Please click to view: The Biochar Research PDF


Wood Vinegar


Wood vinegar, or “pyroligneous acid” (PLA) is a little-known agricultural treasure that is obtained through the pyrolysis of tree biomass.  It has a multitude of beneficial uses, as it contains the liquid essence that protected and supported the growth and survival of the tree.  The wood of the growing tree, if not necessarily the leaves or fruit, is protected from the elements (heat, cold, rain), and indigenous insects, by the natural chemicals and minerals with which it has co-evolved to survive and prosper.

When the tree dies, or is harvested, it still retains all of these constituents, and emits only the entrained water, plus a certain amount of its C, O and H, in various other forms of gas, mainly CO2 and CH4. What is left, until the tree moves into rapid decomposition, is an abundance of chemicals and minerals which, when distilled out through pyrolysis, can provide an enormous number of benefits to soils and plants in general.  Some of these are listed below.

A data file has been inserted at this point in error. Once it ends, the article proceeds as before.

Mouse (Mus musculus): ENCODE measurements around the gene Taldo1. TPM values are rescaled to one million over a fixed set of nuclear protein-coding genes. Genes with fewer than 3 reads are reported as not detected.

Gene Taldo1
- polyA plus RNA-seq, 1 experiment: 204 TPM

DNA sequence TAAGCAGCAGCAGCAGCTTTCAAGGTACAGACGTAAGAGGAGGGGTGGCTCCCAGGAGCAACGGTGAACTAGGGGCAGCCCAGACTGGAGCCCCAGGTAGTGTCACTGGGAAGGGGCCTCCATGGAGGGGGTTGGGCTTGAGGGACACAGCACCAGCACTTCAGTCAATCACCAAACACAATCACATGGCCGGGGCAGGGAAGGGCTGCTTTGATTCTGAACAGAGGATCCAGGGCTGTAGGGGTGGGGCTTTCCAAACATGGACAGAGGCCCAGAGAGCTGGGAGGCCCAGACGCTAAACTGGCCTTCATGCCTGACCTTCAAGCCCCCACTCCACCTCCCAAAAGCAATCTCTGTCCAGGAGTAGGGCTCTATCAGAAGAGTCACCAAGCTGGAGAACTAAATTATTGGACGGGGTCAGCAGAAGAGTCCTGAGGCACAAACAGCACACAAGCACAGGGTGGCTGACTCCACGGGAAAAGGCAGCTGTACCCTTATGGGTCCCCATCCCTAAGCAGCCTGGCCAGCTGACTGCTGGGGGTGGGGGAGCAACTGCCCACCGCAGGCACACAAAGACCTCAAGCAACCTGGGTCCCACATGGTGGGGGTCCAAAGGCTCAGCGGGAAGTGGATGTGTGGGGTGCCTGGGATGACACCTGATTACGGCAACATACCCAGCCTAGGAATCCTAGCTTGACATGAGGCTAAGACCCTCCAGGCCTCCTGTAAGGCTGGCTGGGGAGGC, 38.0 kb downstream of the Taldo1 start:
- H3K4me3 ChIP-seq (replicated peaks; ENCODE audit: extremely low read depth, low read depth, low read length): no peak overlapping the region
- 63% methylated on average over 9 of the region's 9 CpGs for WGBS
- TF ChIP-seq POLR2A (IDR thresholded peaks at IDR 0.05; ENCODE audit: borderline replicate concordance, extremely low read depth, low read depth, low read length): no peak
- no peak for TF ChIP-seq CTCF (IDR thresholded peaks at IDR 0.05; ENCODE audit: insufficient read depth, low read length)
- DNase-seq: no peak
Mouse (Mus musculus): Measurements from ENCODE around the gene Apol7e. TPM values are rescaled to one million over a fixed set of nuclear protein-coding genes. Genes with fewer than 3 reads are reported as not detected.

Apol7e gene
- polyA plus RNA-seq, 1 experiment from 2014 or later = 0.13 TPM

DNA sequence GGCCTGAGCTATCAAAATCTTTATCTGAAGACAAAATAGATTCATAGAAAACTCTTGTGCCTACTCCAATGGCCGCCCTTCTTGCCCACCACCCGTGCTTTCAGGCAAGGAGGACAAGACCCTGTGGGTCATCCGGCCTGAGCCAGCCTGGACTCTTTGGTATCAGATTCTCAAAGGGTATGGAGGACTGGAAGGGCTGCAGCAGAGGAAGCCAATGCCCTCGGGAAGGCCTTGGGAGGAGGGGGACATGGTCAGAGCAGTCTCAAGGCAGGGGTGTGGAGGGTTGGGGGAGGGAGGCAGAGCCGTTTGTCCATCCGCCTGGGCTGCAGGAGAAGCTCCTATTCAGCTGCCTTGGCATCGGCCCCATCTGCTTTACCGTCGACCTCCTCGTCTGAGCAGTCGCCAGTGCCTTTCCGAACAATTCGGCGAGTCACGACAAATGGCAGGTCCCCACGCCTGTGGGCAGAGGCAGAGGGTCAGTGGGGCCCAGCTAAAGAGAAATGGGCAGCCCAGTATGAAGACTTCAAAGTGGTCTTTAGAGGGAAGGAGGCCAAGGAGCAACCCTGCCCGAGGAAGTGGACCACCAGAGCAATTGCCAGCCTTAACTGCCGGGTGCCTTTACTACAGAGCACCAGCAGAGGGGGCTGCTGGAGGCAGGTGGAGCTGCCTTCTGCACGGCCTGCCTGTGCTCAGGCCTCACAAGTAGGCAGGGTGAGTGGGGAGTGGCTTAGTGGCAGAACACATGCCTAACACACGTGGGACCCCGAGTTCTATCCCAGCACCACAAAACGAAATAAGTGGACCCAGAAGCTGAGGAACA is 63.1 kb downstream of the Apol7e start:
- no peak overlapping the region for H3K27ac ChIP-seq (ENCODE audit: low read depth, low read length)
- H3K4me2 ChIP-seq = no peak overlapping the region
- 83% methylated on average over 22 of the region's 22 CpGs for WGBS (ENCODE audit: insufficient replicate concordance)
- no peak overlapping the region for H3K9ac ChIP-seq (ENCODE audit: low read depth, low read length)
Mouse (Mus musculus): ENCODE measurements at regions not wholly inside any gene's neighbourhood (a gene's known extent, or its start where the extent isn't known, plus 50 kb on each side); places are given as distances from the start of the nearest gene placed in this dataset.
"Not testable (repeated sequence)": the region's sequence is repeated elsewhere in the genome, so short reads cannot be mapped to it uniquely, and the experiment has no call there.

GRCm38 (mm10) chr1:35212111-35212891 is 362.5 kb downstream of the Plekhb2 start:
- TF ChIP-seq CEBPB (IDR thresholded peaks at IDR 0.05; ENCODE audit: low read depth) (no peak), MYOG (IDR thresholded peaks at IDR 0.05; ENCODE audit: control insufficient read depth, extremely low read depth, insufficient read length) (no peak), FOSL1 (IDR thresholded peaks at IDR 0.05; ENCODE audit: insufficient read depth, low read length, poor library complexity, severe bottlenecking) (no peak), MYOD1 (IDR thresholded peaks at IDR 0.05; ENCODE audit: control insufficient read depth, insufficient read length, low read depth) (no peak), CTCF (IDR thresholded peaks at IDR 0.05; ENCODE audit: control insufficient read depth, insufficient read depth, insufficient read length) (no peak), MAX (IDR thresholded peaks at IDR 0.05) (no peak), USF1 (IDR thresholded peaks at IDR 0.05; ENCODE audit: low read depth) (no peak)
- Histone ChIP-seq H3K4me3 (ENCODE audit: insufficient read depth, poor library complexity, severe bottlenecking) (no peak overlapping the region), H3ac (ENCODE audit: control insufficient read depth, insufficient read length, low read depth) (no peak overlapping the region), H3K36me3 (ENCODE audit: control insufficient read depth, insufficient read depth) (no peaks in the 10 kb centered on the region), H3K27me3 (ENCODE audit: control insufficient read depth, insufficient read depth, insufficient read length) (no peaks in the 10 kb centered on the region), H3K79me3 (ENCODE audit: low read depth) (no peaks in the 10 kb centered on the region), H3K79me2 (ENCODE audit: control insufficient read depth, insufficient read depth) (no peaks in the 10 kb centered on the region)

• 100% organic fertilizer and pest repellent;
  • Growth enhancement;
  • Insect repellent;
  • Fungicide;
  • Disease resistance;
  • Soil enrichment;
  • Accelerant for seed germination – more seeds sprout when soaked in wood vinegar first;

NOTE: Wood vinegar is also safe for humans and animals.


  •  Sustainable supply source;
  • High potential to reduce dependency on limited, expensive agri-chemicals;
  • Increase seed germination;
  • Replacement for chemical fertilizers and pesticides.

Uses and Application of Wood Vinegar as a Fertilizer

  • Improves absorption of water and minerals through the roots;
  • Stimulates plants and vegetable growth by enhancing absorptivity;
  • Strengthens roots and leaves by aiding delivery of nutrients;
  • Supports and increases mass of beneficial microbes;
  • Application as a penetrant for better uptake 1:500 dilution with water;
  • Increases crop resistance to adverse condition;
  • Improves tree health, darker green leaves for better photosynthesis, thicker and stronger stems, higher growth rates, naturally more resistant to disease;
  • Improves fruit quality and increases sugar content in fruit, and stimulates development of crops;